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Little Dorrit

20.
Moving in Society
If Young John Chivery had had the inclination and the power to write a satire on
family pride, he would have had no need to go for an avenging illustration out of
the family of his beloved. He would have found it amply in that gallant brother
and that dainty sister, so steeped in mean experiences, and so loftily conscious
of the family name; so ready to beg or borrow from the poorest, to eat of
anybody's bread, spend anybody's money, drink from anybody's cup and break it
afterwards. To have painted the sordid facts of their lives, and they throughout
invoking the death's head apparition of the family gentility to come and scare
their benefactors, would have made Young John a satirist of the first water.
Tip had turned his liberty to hopeful account by becoming a billiard-marker. He
had troubled himself so little as to the means of his release, that Clennam
scarcely needed to have been at the pains of impressing the mind of Mr Plornish
on that subject. Whoever had paid him the compliment, he very readily accepted
the compliment with HIS compliments, and there was an end of it. Issuing forth
from the gate on these easy terms, he became a billiard-marker; and now
occasionally looked in at the little skittle-ground in a green Newmarket coat
(second-hand), with a shining collar and bright buttons (new), and drank the beer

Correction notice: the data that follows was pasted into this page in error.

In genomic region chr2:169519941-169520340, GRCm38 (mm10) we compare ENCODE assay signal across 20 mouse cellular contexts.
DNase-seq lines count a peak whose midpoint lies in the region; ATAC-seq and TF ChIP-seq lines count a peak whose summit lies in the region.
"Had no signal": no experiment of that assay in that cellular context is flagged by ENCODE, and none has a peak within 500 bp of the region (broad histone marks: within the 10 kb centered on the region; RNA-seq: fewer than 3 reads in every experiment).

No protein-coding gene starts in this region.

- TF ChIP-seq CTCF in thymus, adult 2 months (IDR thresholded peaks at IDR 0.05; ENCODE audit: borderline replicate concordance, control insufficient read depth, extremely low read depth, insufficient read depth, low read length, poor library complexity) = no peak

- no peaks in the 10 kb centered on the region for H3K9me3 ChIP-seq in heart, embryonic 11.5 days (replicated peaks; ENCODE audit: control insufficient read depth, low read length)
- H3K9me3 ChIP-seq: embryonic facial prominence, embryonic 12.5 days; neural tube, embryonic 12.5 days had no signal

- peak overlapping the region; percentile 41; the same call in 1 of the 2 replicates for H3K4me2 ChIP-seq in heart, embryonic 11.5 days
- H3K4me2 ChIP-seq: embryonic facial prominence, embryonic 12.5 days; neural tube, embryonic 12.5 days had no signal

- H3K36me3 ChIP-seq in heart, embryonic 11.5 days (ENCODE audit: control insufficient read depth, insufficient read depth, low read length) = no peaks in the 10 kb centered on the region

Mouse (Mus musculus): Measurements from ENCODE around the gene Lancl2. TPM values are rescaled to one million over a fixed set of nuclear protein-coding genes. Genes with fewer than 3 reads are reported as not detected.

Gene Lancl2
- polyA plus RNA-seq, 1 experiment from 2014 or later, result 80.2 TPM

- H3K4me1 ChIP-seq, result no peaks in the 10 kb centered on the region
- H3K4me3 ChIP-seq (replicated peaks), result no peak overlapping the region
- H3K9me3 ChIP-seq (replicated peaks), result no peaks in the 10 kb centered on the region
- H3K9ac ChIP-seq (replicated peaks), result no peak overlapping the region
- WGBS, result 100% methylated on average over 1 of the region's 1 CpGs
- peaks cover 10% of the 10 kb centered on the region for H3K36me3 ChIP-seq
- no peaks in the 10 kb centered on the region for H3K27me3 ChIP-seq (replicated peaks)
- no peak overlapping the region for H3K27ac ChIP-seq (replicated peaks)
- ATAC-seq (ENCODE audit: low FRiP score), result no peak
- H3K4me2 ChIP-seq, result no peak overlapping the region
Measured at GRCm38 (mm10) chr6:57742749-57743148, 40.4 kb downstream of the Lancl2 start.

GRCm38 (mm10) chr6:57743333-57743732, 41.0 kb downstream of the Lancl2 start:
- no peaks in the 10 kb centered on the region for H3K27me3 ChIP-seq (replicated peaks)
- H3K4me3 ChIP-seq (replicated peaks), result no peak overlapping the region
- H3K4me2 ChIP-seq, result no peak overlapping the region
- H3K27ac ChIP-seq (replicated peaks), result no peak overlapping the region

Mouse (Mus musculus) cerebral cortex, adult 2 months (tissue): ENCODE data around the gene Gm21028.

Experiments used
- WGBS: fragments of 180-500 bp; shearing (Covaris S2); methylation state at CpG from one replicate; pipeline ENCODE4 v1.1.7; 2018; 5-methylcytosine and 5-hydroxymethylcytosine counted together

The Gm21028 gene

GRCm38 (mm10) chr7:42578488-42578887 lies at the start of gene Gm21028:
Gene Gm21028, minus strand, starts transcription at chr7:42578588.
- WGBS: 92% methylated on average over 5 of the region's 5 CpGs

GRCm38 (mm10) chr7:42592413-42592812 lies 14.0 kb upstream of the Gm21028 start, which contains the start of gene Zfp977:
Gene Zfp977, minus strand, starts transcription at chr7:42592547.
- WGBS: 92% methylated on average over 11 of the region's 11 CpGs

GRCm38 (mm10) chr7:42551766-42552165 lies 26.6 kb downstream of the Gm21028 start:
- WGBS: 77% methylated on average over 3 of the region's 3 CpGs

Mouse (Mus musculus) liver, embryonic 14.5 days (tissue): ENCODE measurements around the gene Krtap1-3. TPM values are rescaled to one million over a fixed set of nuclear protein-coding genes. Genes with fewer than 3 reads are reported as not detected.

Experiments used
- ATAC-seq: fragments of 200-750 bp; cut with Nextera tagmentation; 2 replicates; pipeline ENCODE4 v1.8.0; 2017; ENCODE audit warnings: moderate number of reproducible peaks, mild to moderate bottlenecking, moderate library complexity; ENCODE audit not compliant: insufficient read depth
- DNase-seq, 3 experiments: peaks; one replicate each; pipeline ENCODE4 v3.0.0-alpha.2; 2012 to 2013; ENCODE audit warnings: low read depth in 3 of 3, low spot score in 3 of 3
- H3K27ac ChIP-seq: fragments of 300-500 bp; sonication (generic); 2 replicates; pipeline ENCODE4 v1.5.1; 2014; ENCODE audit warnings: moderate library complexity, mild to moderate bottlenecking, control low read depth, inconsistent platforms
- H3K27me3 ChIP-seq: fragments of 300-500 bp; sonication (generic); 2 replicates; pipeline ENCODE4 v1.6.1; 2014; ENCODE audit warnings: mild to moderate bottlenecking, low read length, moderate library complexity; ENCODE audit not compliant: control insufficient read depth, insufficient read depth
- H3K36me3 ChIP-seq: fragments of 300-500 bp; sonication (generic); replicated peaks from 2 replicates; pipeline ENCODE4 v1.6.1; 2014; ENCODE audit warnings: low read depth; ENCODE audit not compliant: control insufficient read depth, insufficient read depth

of the Collegians.
One solid stationary point in the looseness of this gentleman's character was,
that he respected and admired his sister Amy. The feeling had never induced him
to spare her a moment's uneasiness, or to put himself to any restraint or
inconvenience on her account; but with that Marshalsea taint upon his love, he
loved her. The same rank Marshalsea flavour was to be recognised in his
distinctly perceiving that she sacrificed her life to her father, and in his having no
idea that she had done anything for himself.
When this spirited young man and his sister had begun systematically to produce
the family skeleton for the overawing of the College, this narrative cannot
precisely state. Probably at about the period when they began to dine on the
College charity. It is certain that the more reduced and necessitous they were,
the more pompously the skeleton emerged from its tomb; and that when there
was anything particularly shabby in the wind, the skeleton always came out with
the ghastliest flourish.
Little Dorrit was late on the Monday morning, for her father slept late, and
afterwards there was his breakfast to prepare and his room to arrange. She had
no engagement to go out to work, however, and therefore stayed with him until,
with Maggy's help, she had put everything right about him, and had seen him off
upon his morning walk (of twenty yards or so) to the coffee-house to read the
paper.
She then got on her bonnet and went out, having been anxious to get out much
sooner. There was, as usual, a cessation of the small- talk in the Lodge as she
passed through it; and a Collegian who had come in on Saturday night, received
the intimation from the elbow of a more seasoned Collegian, 'Look out. Here she
is!' She wanted to see her sister, but when she got round to Mr Cripples's, she
 
 
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